Monday, 5 October 2015


'Are you for real?' Della meets Buster in Oxford

A sharp turn to Starboard off the River Thames moves DB onto Sheepwash Channel and it is not long before we turn sharp to Port and enter our first lock on the narrow Oxford Canal. The narrowness of the ‘Cut’ is a mind swerve after the wide R. Thames. It is a timely reminder that a passing Narrowboat is not out to do a ‘hit and run’. Boat ropes need to be tied effectively with a holding the Bow, and a gunwhale rope closer to stern  and a stern rope with the latter two coming in at an angle so when the boat responds to passing traffic the lurch is buffered. Is that a full and general description? Our first night moored near Aristotle Bridge was a bit rock ‘n roll with DB moving every time a boat went past. The ropes were sorted out before the heavy rain fell and we stayed another night thinking fair weather, be fair and let the sun come out again.
Leaving Aristotle mooring

It was still patchy rain when we moved on, the next day, but the promise of skies clearing gave us hope. Will it be the promised Indian summer? We went slowly past the motley bunch of boats in the Agenda 21 moorings. I know I sound snotty or is it snooty with my choice of word for textured green rusting ‘eye candy’. Then there were the locked lift bridges that needed the BW key to set them free. At least these ones were user friendly to lift.

We were getting close to Thrupp, and I thought I had sussed out with Google how to get to the Sainsburys Supermarket in Kidlington. We moored at the water point and I took off with my trolley, in tow, only to remember that it was not Sainsburys but a mini local Co-op, I have visited before. We cover a lot of miles with our lifestyle and it is fun, on one hand having fresh pastures, but it is frustrating when the memory gets cloudy and I beat myself up.  The friendly Co-op, helpfully, told me that Sainsburys was a good ½ hour walk away. I had a fleeting look on the Co-op reduced priced goods shelf and thought ‘blow Sainsburys I can get enough to fill my trolley here and get back to DB for a late lunch rather than waste 2 hours getting to Sainsburys and the rest!

After lunch and with the water tank replete, Della and I walked the towpath in the direction of our next Lift Bridge in Thrupp. I noticed the vacant visitor’s moorings before the bridge and an attractive warm sun was shining in the late afternoon. As DB got closer I flapped my arm pointing my finger at the mooring to Chris who was nearing on DB. This was a perfect spot to end our day.

Next day, the autumn sun shone and the automated key operated Thrupp lift-bridge was a boon as the following manual lift bridges became complicated. I’m 1.7m tall the same as 5’6’’. I could just reach and grab the short metal chain on the manual lift bridges. To pull on the chain which will raise the bridge was too much of a struggle for me. I think the bridge balance was nonexistent and I kept dropping the bridge. Safety is paramount and it would have wiped out Chris and Della if I had lost my grip with DB passing by. The only solution was for Chris to raise the bridge and for me to steer DB. Chris was able to get the bridge arm to ground level and then sit on it which kept it down.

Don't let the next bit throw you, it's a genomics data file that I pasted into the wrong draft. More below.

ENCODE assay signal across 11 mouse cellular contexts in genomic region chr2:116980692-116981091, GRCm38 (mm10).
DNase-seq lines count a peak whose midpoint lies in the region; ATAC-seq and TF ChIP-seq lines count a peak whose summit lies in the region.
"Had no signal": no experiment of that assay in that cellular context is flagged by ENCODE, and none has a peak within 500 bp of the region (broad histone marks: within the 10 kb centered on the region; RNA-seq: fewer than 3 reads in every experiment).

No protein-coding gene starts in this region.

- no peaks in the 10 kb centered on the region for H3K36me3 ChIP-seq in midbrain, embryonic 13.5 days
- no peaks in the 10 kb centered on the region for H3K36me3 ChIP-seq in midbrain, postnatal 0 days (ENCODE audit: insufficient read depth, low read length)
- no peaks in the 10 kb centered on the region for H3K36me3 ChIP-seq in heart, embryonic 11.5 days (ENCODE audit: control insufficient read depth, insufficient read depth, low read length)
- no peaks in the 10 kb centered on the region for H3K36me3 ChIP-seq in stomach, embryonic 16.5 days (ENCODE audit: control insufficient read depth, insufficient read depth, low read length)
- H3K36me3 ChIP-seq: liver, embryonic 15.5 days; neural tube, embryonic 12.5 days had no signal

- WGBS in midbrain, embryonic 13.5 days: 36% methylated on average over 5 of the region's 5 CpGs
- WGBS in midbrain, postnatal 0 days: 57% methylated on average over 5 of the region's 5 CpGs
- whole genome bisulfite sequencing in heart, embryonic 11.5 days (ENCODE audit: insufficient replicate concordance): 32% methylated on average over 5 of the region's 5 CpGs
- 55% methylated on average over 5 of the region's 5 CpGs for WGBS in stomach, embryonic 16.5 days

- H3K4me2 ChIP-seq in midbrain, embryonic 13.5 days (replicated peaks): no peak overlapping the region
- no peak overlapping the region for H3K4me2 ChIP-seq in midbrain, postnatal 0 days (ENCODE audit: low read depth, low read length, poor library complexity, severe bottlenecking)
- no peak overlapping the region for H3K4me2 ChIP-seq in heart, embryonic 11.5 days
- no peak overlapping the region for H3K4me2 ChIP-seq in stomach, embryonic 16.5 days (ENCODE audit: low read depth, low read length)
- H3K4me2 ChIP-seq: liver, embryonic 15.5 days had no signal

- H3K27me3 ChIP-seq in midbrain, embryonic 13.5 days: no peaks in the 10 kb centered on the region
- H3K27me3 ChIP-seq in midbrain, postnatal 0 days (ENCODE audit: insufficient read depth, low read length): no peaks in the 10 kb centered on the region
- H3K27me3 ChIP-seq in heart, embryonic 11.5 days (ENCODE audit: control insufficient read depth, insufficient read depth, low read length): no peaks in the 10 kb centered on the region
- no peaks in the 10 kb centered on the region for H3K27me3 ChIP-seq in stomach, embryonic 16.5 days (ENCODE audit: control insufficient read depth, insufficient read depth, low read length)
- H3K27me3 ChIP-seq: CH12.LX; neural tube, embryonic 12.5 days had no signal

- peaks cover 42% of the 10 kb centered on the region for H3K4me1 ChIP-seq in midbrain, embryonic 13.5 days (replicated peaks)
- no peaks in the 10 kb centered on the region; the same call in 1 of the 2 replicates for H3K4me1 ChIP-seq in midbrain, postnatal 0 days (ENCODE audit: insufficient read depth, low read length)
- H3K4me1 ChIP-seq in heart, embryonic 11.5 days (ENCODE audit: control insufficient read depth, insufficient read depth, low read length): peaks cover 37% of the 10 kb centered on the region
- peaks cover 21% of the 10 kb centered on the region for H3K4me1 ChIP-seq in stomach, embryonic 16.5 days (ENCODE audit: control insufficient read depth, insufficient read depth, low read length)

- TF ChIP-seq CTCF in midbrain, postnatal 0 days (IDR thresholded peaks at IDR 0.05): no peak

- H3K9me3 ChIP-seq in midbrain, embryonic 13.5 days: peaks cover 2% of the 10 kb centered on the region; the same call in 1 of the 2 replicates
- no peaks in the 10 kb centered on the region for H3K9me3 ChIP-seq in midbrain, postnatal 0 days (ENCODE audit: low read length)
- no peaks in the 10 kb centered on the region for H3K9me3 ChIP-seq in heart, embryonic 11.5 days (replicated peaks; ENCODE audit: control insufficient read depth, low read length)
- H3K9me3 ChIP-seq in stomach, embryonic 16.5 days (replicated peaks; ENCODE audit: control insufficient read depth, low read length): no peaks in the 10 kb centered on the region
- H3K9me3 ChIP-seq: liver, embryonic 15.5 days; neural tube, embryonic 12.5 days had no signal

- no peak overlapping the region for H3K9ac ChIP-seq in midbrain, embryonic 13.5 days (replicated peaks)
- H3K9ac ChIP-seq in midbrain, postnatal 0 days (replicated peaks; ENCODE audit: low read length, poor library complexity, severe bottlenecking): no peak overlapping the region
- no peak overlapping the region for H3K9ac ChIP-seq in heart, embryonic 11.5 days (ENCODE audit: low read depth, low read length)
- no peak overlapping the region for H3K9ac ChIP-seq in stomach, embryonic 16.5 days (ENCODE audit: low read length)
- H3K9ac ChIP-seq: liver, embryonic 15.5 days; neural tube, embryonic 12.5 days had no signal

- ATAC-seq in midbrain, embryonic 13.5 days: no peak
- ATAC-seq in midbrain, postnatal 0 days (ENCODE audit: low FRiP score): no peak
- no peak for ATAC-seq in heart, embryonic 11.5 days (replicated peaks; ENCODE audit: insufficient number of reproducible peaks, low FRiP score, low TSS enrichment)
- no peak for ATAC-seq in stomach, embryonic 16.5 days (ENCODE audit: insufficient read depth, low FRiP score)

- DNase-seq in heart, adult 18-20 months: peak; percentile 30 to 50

Yeah defeated I walked off, in a huff, with Della and paced off on the scenic towpath to the next lift bridge about a mile away. I was more than pleased when I saw this bridge was not in situ but resting damaged in a farmer’s field. When DB got close, I got on board and told Chris that I had taken care of the bridge and it wouldn’t bother us or anyone else again!

There was, yet, another Lift Bridge and I went bravely to the task. This bridge was relatively new and had an aluminium decorative pattern covering its wooden arm. There was still a metal chain to pull but this chain could be threaded through the metal ring on the ground. I was able to step on to the chain using my huge foot to help keep hold of the raised bridge while DB passed by. There is only just enough room for a Narrowboat to squeeze past so it’s not like it can move with speed. I literally dropped the bridge as soon as it was safe to do so. There are more lift bridges to pass but they are left fastened in a raised position.

Back to Lock-n-Lol. The Locks on the Oxford Canal are not difficult to operate. I’m aware that if a Lock is in favour of an oncoming boat then with water conservation paramount it is not etiquette to ‘steal’ the Lock. After the debacle of the Lift Bridges I was not happy and when I walked up to Allens Lock to get it set for us there was a Narrowboat mooring up, I assumed to come down the Lock. Courtesy dictates that the Lock being near full was in their favour. I topped the Lock up and opened the gate for them. I did wonder why the ‘lazy moo’ crew was not getting involved.

“We’re not going down the lock.” she said.

“Grr.” Unwritten thoughts.... Takes me back to the word ‘assume’.....makes an ‘ass’ out of ‘u’ and ‘me’.

I close the Lock Gate, empty the Lock, Open the bottom gate and drop the paddles, DB enters the Lock, I shut the gate, Open the Paddles, and fill the Lock. DB on the rise and Lock filled I move to open the gate. Matey ambles over.

“Can I help you?” he says.